China needs to do far more to stop the persecution of religious minorities. Again, this is a contravention of its own constitution, international law and UN conventions. Many cases exist today of Christians, Buddhists, Muslims and others, including Falun Gong, being imprisoned, beaten and tortured. Churches and other places of worship, outside the heavily controlled state religious institutions, face attack daily. The Christian house church movement is particularly prone to attack, being within the Protestant Christian religion.

Stewart Jackson (Peterborough, Con): [Mr Pritchard] talks about the international community being minded to take a tough approach, but as we speak there are human rights abuses in Tibet. There is self-immolation, and dissidents are being driven into the Dharamsala mountains. There is collective punishment and an attempt to eradicate the culture and language of Tibet. Is that not something on which the international community should be taking a tough stance, rather than kowtowing and acquiescing in the bullying of China when, for instance, the Dalai Lama visits various international communities?

Mark Pritchard: ...I have met the Dalai Lama twice, for which I am glad. I am proud to have had the privilege of meeting him, and what the Chinese Government are doing in Tibet is completely unacceptable. There has been suppression of the Buddhist religion and oppression of the Tibetan people. There has been burning - since the late 1940s probably 6,000 monasteries and churches have been destroyed. From memory, there are some 300,000 Chinese troops currently in Tibet, which is unacceptable. There needs to be a peaceful resolution to the Tibet question, and human rights in Tibet must be recognised.

My hon. Friend used the term kowtowing. I am a subject of Her Majesty the Queen. I am a UK citizen, and I will meet whomever I want to meet. I will not kowtow to anyone from any other country. The Chinese must stop bullying individuals; they must stop bullying Tibet; and they must stop bullying other Governments, too.

Simon Hughes (Bermondsey and Old Southwark, Lib Dem): On Tibet, many of us are very supportive of better links with China The Chinese do not yet appear to understand that nobody is seeking to threaten Chinas control of Tibet; we are just seeking, with the Buddhists, to argue for their religious freedom and for a certain degree of autonomy for them to live their lives in the old parts of China, as they would choose to do.

Mark Pritchard: My right hon. Friend makes an important point. We are hopefully arguing for the upholding of the Chinese constitution itself. The Chinese authorities need not fear freedom of religion. The suppression of religion, not the freedom of religion, is what causes instability in societies.

The Chinese Government should educate their population on the threat to some of the worlds most endangered and vulnerable species and unblock websites so that people may access that information themselves. Even the Tibetan antelope has been driven to the brink of extinction due to the Chinese authorities destroying its habitat with forced land use changes and unregulated hunting.

The Chinese invasion of Tibet has resulted in the death of hundreds of thousands of Tibetans and the imprisonment and torture of thousands more. In 1959, the Dalai Lama, Tibets political and spiritual leader, fled into exile in India followed by more than 100,000 Tibetans, and established the Tibetan Government in exile.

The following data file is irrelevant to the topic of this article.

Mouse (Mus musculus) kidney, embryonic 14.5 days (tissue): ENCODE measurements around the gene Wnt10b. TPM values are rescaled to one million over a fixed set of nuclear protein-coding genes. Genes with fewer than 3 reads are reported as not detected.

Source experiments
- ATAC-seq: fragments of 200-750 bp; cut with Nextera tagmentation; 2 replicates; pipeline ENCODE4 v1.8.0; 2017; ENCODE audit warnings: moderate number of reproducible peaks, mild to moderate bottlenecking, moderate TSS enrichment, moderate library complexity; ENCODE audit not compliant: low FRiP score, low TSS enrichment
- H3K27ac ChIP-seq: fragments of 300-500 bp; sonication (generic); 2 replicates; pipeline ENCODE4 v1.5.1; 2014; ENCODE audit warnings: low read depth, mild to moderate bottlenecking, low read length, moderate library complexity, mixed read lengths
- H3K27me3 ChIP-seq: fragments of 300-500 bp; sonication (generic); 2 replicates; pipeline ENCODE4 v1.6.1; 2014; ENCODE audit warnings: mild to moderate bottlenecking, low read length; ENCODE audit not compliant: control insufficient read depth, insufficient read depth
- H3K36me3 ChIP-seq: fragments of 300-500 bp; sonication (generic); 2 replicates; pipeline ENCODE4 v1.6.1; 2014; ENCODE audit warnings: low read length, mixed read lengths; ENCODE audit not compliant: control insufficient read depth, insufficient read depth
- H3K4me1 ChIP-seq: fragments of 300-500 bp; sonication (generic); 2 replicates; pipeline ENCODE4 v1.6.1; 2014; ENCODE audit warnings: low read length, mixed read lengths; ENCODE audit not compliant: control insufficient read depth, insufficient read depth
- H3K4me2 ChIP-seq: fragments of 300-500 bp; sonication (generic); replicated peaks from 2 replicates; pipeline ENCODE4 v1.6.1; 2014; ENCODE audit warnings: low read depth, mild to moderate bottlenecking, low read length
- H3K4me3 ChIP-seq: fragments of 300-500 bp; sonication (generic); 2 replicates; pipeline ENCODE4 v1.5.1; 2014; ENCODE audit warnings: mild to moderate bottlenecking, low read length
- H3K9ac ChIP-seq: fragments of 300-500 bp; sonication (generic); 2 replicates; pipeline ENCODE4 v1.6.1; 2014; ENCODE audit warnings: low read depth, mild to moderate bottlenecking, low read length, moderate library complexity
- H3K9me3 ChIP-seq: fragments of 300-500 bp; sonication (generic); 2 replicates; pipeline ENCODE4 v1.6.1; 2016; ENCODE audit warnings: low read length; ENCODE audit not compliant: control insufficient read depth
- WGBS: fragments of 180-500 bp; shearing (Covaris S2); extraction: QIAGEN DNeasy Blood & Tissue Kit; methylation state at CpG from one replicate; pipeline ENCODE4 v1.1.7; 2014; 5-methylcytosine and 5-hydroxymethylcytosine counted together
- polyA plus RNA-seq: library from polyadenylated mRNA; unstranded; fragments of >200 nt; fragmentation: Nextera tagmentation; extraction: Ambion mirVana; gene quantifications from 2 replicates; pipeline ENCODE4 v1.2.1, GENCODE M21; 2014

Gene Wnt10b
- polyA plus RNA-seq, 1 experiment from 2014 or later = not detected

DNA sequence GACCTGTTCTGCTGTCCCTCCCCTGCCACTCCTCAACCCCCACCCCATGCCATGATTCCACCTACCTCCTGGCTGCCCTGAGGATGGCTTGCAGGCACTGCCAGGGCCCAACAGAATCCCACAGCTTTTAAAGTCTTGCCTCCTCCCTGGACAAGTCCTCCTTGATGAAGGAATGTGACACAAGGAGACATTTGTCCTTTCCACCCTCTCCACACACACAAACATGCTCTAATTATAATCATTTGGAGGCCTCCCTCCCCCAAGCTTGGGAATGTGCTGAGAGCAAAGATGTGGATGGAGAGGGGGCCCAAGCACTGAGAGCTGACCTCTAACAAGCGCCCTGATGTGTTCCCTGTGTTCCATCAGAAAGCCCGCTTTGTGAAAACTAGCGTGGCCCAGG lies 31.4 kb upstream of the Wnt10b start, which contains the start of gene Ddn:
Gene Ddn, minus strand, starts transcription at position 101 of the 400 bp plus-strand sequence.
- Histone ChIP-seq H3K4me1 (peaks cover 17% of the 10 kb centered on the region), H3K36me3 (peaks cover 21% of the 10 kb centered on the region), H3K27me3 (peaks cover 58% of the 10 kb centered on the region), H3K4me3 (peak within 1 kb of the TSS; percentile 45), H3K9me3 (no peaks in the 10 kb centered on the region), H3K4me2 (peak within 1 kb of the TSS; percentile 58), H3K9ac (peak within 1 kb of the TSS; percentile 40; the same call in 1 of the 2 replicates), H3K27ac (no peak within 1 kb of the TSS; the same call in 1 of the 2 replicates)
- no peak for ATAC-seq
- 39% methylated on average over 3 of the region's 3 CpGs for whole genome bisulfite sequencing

China must end its economic strangulation of, and mass economic discrimination against, Tibet. That deliberate policy has forced thousands of Tibetans to abandon their traditional rural lives and move into new housing colonies in urban areas where non-agricultural jobs are controlled by the Chinese state. Tibetans are now a minority in such urban centres because of Chinas encouragement of mass Chinese migration.

The Buddhist religion continues to suffer. The Chinese have destroyed more than 6,000 Tibetan Buddhist monasteries and shrines since 1949. Today, the number of monks allowed to enter monasteries is strictly controlled and limited. Any references to, or images of, the Dalai Lama are banned. As I mentioned, I have had the privilege of meeting the Dalai Lama twice, and I have made it clear whom I will meet and not meet.

Chinese political oppression and that is what it is: oppression has responded to uprisings with extreme violence. Some 300,000 Chinese soldiers are now posted in Tibet. China has repeatedly violated UN conventions through the extensive use of torture against Tibetan political prisoners, including monks and nuns. The Chinese regime has also wreaked huge environmental damage throughout Tibet.

The third plenary of the 18th Central Committee of the Communist Party of China met last week. Many of the decisions made at that important gathering are welcome, but those decisions must be implemented, not just announced - the Chinese are very good at press releases, but we need to see action on the ground that changes peoples lives for the better.

Kate Hoey: Does the hon. Gentleman agree that, although the Chinese reaction to the Prime Ministers meeting with the Dalai Lama was rather upsetting, the Prime Minister should, when he visits China in the near future, specifically raise with the Chinese Government the position of Tibet, including all the political prisoners in Tibet and the way in which Tibetan culture is being ruined?